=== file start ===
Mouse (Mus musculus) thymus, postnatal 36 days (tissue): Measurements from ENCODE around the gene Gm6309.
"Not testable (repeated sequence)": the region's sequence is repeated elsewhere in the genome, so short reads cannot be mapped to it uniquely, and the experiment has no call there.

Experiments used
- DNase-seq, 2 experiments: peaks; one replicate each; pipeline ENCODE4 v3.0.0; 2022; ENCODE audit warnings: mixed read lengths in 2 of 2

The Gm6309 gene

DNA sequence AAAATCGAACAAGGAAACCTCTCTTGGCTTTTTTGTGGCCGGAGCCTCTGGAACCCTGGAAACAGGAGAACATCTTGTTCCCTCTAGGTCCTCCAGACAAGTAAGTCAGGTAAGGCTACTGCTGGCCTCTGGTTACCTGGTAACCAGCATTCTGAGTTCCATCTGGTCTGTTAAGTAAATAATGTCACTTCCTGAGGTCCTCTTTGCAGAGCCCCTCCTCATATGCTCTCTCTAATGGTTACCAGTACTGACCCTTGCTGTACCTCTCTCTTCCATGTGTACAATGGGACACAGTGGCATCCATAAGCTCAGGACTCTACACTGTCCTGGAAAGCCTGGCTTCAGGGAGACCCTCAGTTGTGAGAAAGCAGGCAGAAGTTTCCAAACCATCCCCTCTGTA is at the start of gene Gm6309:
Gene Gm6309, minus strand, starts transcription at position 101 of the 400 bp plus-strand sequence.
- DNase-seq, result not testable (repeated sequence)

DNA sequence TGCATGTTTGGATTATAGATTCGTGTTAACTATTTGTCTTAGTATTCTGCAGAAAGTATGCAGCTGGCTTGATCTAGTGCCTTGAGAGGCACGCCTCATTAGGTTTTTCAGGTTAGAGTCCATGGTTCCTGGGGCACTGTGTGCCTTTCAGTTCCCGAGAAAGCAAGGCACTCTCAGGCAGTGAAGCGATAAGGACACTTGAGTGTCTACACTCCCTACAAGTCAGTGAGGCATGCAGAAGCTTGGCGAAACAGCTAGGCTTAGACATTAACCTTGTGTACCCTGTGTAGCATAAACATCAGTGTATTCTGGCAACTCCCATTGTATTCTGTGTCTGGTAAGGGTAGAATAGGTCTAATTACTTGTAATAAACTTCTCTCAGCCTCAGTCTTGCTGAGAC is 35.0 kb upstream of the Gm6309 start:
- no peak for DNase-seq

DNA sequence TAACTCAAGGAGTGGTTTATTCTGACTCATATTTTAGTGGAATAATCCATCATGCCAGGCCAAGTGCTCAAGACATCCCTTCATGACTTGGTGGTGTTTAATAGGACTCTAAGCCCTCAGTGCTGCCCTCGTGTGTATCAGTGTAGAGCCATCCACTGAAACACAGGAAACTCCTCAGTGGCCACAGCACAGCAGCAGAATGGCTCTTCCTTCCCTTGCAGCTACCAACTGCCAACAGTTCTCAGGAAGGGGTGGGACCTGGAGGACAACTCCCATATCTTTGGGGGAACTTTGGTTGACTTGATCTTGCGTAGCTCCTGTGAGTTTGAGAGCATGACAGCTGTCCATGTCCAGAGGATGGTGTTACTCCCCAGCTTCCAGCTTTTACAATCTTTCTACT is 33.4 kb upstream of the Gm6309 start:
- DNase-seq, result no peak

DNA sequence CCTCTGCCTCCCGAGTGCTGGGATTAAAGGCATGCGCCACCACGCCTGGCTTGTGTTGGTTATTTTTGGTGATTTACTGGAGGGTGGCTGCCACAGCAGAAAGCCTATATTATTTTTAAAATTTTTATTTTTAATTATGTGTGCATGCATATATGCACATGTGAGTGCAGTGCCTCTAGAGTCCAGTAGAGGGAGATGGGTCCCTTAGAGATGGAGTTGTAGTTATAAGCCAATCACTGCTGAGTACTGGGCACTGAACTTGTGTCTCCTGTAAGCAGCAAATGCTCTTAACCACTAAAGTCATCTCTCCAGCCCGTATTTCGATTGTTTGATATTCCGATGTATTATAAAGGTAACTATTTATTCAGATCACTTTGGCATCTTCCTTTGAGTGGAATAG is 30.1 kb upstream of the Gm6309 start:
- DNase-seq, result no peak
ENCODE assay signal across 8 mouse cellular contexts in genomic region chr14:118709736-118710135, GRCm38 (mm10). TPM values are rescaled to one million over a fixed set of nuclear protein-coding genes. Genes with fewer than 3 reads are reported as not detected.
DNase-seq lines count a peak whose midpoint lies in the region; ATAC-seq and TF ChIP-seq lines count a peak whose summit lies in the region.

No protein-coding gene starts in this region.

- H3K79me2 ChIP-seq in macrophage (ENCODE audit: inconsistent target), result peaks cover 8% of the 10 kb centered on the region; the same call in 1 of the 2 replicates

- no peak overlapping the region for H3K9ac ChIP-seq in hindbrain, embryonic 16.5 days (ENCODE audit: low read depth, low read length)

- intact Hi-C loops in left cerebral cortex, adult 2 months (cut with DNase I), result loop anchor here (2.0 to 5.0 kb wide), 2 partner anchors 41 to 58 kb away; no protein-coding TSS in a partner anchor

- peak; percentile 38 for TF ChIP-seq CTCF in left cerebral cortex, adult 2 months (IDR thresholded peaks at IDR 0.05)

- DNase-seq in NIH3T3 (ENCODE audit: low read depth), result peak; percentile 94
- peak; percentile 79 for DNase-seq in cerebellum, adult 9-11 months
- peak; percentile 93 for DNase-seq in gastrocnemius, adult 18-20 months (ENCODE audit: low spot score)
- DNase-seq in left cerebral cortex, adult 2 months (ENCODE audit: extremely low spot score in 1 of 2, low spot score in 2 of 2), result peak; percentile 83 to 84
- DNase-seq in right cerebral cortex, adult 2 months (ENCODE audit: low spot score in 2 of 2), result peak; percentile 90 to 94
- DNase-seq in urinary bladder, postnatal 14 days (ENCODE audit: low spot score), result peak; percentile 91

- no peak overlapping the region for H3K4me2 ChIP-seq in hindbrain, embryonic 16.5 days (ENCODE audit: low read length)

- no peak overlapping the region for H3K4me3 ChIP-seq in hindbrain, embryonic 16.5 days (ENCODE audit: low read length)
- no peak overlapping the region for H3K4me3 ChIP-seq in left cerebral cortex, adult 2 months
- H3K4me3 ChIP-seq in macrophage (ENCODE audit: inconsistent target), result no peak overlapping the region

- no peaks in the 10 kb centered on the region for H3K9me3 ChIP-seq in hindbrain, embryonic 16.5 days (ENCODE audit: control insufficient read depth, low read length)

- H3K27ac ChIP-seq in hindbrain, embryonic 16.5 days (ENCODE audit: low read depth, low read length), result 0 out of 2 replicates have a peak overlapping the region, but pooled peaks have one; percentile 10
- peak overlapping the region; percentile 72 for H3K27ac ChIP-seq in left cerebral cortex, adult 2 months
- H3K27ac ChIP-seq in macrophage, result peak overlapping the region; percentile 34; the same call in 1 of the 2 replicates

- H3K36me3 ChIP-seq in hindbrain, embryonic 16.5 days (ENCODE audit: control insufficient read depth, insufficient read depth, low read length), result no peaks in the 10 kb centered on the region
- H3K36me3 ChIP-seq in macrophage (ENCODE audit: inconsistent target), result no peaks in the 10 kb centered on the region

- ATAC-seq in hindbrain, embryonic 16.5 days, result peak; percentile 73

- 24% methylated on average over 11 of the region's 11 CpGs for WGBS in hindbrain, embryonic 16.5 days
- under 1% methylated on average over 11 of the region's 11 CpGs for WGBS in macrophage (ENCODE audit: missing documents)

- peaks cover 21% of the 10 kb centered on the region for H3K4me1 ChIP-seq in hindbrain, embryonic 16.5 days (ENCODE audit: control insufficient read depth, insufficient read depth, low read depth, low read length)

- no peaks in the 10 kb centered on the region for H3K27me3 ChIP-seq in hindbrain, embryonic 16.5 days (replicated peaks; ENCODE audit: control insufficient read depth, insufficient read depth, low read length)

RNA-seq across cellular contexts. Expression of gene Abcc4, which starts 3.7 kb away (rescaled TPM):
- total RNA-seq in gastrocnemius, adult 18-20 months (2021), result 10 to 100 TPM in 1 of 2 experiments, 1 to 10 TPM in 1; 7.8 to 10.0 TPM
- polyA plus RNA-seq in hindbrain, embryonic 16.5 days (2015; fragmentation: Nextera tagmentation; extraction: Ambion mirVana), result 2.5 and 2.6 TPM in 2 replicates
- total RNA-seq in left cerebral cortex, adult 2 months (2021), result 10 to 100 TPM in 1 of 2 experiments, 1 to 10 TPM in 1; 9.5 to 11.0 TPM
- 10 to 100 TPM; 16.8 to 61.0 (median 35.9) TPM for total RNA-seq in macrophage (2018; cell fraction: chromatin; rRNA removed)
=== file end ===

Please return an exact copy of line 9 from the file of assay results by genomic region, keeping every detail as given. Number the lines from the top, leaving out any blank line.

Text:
DNA sequence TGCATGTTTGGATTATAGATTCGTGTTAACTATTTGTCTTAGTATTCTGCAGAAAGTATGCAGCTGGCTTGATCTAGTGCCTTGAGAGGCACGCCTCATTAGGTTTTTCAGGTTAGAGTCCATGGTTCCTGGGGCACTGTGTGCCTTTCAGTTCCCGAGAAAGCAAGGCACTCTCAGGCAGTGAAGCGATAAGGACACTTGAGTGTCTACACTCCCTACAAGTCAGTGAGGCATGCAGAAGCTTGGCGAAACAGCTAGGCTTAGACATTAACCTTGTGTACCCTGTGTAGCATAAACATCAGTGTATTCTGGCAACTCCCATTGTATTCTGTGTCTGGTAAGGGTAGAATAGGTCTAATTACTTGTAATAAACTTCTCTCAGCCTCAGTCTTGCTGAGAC is 35.0 kb upstream of the Gm6309 start: